A “vegetarian diet reduces heart disease risk by up to a third”, Channel 4 News reports. The news, which has been reliably covered by much of the media, is based on an impressive and wide-ranging UK study on nutrition.
Researchers recruited nearly 45,000 people in England and Scotland. They followed up with them for an average of 11 years, using hospital records and death certificates to determine how many of them developed coronary heart disease during that time (e.g. suffering angina, coronary heart disease or having a heart attack).
Compared to people who ate meat and fish at the start of the study, the vegetarians were less likely to be diagnosed with, or die from, coronary heart disease over the following years.
This association held even when the researchers adjusted for factors that are known to be linked to heart disease, including weight, sex, age and smoking status.
This study suggests that there are significant heart benefits to a vegetarian diet, which, the researchers argue, are probably due to the fact that eating a vegetarian diet involves eating less cholesterol than a typical meat eater. Also a vegetarian diet may lead to healthier blood pressure.
Although there may be other health and lifestyle factors not studied that could also be associated with both being vegetarian and having a lower risk of heart disease, overall this was a large, long-term study that suggests there are heart health benefits to a vegetarian diet.
But it is uncertain whether everyone would enjoy the same reduction in risk in the unlikely event that everyone in the UK turned ‘veggie’ overnight.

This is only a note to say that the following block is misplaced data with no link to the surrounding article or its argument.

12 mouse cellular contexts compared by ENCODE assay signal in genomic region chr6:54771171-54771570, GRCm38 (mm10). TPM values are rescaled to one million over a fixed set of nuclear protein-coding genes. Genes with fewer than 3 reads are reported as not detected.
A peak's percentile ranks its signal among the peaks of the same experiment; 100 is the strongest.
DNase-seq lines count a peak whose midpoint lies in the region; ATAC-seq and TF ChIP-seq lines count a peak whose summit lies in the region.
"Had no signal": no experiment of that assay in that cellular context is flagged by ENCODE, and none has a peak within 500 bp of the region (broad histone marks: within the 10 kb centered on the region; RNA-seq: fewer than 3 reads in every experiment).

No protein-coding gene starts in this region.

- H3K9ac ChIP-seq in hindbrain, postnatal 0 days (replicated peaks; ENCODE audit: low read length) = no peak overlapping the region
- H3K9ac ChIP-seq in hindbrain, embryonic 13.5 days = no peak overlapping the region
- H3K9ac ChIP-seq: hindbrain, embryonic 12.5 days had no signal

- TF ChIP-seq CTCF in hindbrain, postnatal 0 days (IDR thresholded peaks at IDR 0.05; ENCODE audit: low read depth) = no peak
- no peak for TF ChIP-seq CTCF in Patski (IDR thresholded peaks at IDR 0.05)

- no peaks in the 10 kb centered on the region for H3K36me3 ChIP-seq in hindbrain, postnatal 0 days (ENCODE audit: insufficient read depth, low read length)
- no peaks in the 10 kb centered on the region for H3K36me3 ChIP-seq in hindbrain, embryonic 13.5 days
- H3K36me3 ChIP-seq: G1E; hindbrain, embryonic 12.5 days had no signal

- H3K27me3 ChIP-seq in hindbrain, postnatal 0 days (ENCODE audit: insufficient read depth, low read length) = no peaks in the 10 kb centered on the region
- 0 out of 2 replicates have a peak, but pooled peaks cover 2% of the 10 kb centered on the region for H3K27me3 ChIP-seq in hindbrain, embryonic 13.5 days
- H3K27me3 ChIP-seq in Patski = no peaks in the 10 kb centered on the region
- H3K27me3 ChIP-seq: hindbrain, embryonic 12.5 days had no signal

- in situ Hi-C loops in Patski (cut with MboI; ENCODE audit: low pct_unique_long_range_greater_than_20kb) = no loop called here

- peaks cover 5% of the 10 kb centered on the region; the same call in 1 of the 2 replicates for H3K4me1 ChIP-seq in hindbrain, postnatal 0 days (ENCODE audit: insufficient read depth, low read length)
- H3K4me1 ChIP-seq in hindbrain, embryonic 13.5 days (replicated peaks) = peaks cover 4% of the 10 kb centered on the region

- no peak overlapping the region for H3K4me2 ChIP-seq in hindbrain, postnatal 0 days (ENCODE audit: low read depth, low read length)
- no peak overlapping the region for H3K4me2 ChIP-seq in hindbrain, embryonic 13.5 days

Healthier vegetarian eating
A British Heart Foundation spokesperson, quoted in the Daily Mirror, reminds us that switching to a vegetarian diet will not automatically make you healthier. Living on a diet of chips and cheese will probably have a harmful impact on your arteries just as a diet featuring a lot of bacon sandwiches and burgers would do.
A healthy vegetarian diet consists of eating a wide variety of grains, pulses, nuts, seeds, fruit and vegetables, dairy products and eggs.
If you want to go vegan, non-dairy sources of protein include beans and pulses, and non-dairy sources of calcium include soya, tofu and brown and white bread. Read more about healthy vegan diets.
Where did the story come from?
The study was carried out by researchers from the University of Oxford and was funded by Cancer Research UK and the UK Medical Research Council.
The study was published in the peer-reviewed American Journal of Clinical Nutrition.
The media covered this research appropriately, with the Mirror rolling out the best pun of the day with its “Heart beet” headline.
What kind of research was this?
This was a prospective cohort study that examined the association of a vegetarian diet with the risk of developing coronary heart disease (e.g. angina or heart attack), which in this study the authors called by the alternative medical term of ischaemic heart disease (IHD). This is a general term to describe a number of conditions where the supply of blood the muscles of the heart becomes restricted.
The researchers say that while previous studies have looked at the link between vegetarianism and risk of dying from IHD, few prospective studies have looked at differences in both fatal and non-fatal IHD between vegetarians and meat eaters.
Ischaemic heart disease usually arises due to a thickening of the artery walls due to a build-up of fatty products, such as cholesterol, which restrict the flow of blood through the coronary arteries that supply the heart.
There are several factors that are known to increase one’s risk of IHD, some of which cannot be changed and these include age, sex and a family history of IHD. Other 'modifiable' risk factors for ischaemic heart disease are related to lifestyle, and thus are more easily altered, including smoking, high blood pressure and high cholesterol.
What did the research involve?
The study recruited individuals over the age of 20 years between 1993 and 1997. As the researchers were interested in the association between nutrition and health, they specifically recruited vegetarians and vegans, as well as the UK general population.